Power of Story

Sophomore Honors English - SHE

Think about...

  • How can a person’s decisions and actions change his/her life?

  • How do the decisions and actions of characters reveal their personalities

  • How do decisions, actions, and consequences vary depending on the different perspectives of the people involved?

  • How do individuals develop values and beliefs?

  • What factors shape our values and beliefs?

  • How do values and beliefs change over time?

  • How does family play a role in shaping our values and beliefs?

  • Why do we need beliefs and values?

  • To what extent do belief systems shape and/or reflect culture and society?

  • How does conflict lead to change?

  • Is humankind inherently good or evil?

  • Have the forces of good and evil changed over time and if so, how?

Pieces of Literature

Telling stories is one of the most powerful means that leaders have to influence, teach, and inspire. What makes storytelling so effective for learning? For starters, storytelling forges connections among people, and between people and ideas. Stories convey the culture, history, and values that unite people.

East of Eden

In his journal, Nobel Prize winner John Steinbeck called East of Eden "the first book," and indeed it has the primordial power and simplicity of myth. Set in the rich farmland of California's Salinas Valley, this sprawling and often brutal novel follows the intertwined destinies of two families—the Trasks and the Hamiltons—whose generations helplessly reenact the fall of Adam and Eve and the poisonous rivalry of Cain and Abel.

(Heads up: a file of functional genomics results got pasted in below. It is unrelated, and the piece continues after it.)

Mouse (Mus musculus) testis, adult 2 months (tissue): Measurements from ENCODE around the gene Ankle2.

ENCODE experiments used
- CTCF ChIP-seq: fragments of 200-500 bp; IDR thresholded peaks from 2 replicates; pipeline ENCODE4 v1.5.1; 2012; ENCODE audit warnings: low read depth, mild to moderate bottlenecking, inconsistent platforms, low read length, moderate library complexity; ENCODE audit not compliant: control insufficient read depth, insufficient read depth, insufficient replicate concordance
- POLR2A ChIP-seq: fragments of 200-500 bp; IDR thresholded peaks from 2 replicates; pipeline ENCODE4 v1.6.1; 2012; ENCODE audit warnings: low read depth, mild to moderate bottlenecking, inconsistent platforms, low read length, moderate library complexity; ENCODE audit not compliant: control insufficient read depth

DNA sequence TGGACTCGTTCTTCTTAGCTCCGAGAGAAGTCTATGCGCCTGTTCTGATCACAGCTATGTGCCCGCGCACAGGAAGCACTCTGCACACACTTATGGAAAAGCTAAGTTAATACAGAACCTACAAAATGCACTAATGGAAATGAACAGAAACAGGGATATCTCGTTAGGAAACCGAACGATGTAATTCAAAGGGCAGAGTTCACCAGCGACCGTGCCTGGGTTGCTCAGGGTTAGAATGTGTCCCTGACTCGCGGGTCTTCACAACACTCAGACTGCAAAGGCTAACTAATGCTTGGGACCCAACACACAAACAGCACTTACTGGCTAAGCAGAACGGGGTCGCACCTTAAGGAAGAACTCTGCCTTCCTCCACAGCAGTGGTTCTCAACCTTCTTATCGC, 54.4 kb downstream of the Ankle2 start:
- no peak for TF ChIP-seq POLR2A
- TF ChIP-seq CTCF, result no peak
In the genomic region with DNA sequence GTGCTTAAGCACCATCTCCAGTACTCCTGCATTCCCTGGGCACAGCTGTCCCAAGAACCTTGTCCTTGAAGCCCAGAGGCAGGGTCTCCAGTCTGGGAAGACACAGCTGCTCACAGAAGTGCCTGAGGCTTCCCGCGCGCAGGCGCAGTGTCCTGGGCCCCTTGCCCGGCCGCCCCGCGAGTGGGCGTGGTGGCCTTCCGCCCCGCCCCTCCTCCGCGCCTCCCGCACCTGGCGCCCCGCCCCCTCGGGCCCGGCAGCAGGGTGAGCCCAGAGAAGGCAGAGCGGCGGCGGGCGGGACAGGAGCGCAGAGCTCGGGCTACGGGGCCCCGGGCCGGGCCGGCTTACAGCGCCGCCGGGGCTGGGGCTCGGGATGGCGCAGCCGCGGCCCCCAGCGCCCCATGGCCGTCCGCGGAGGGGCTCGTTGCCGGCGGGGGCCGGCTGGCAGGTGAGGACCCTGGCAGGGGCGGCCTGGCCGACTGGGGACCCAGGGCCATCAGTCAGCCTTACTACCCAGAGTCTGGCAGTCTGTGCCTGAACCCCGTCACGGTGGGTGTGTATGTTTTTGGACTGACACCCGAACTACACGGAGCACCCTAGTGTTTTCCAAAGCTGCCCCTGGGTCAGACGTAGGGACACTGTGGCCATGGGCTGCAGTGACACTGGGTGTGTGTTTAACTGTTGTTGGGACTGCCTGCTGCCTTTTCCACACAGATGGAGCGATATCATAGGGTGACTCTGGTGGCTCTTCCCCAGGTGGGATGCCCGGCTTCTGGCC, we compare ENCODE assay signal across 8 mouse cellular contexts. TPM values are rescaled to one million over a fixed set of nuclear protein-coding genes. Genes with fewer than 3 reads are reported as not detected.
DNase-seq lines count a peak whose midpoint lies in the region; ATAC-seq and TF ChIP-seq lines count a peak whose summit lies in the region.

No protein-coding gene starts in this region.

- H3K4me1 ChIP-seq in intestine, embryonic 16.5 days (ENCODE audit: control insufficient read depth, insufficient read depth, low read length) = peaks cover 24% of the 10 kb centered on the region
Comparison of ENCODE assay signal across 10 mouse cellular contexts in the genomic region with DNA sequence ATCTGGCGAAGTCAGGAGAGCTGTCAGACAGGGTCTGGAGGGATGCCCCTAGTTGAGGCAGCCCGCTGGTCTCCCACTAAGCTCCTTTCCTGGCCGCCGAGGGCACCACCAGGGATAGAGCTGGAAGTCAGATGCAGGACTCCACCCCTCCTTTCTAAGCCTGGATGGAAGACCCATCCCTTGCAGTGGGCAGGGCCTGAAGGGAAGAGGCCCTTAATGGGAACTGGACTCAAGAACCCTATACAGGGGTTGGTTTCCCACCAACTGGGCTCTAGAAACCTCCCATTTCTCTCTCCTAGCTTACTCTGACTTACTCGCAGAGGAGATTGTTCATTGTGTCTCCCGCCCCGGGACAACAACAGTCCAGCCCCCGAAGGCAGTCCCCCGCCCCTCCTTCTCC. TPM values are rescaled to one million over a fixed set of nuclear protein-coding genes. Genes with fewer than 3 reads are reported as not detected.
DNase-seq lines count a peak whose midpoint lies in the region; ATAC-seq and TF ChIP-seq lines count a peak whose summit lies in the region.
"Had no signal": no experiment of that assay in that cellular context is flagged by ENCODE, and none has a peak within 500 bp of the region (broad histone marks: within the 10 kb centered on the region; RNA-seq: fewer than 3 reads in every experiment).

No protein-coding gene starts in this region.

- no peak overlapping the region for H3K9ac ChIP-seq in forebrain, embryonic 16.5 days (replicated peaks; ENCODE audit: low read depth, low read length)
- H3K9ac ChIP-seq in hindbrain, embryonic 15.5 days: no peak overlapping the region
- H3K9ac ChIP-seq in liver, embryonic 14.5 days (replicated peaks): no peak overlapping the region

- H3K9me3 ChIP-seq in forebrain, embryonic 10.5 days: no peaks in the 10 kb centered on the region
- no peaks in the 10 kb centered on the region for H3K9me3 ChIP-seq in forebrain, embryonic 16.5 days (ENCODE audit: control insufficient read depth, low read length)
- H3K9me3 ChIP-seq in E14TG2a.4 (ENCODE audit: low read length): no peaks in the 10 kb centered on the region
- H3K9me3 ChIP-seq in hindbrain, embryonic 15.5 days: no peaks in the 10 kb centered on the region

The masterpiece of Steinbeck’s later years, East of Eden is a work in which Steinbeck created his most mesmerizing characters and explored his most enduring themes: the mystery of identity, the inexplicability of love, and the murderous consequences of love's absence.

A Raisin in the Sun

Never before, the entire history of the American theater, has so much of the truth of black people's lives been seen on the stage," observed James Baldwin shortly before A Raisin in the Sun opened on Broadway in 1959.

Indeed Lorraine Hansberry's award-winning drama about the hopes and aspirations of a struggling, working-class family living on the South Side of Chicago connected profoundly with the psyche of black America—and changed American theater forever. The play's title comes from a line in Langston Hughes's poem "Harlem," which warns that a dream deferred might "dry up/like a raisin in the sun."

"The events of every passing year add resonance to A Raisin in the Sun," said The New York Times. "It is as if history is conspiring to make the play a classic." This Modern Library edition presents the fully restored, uncut version of Hansberry's landmark work with an introduction by Robert Nemiroff.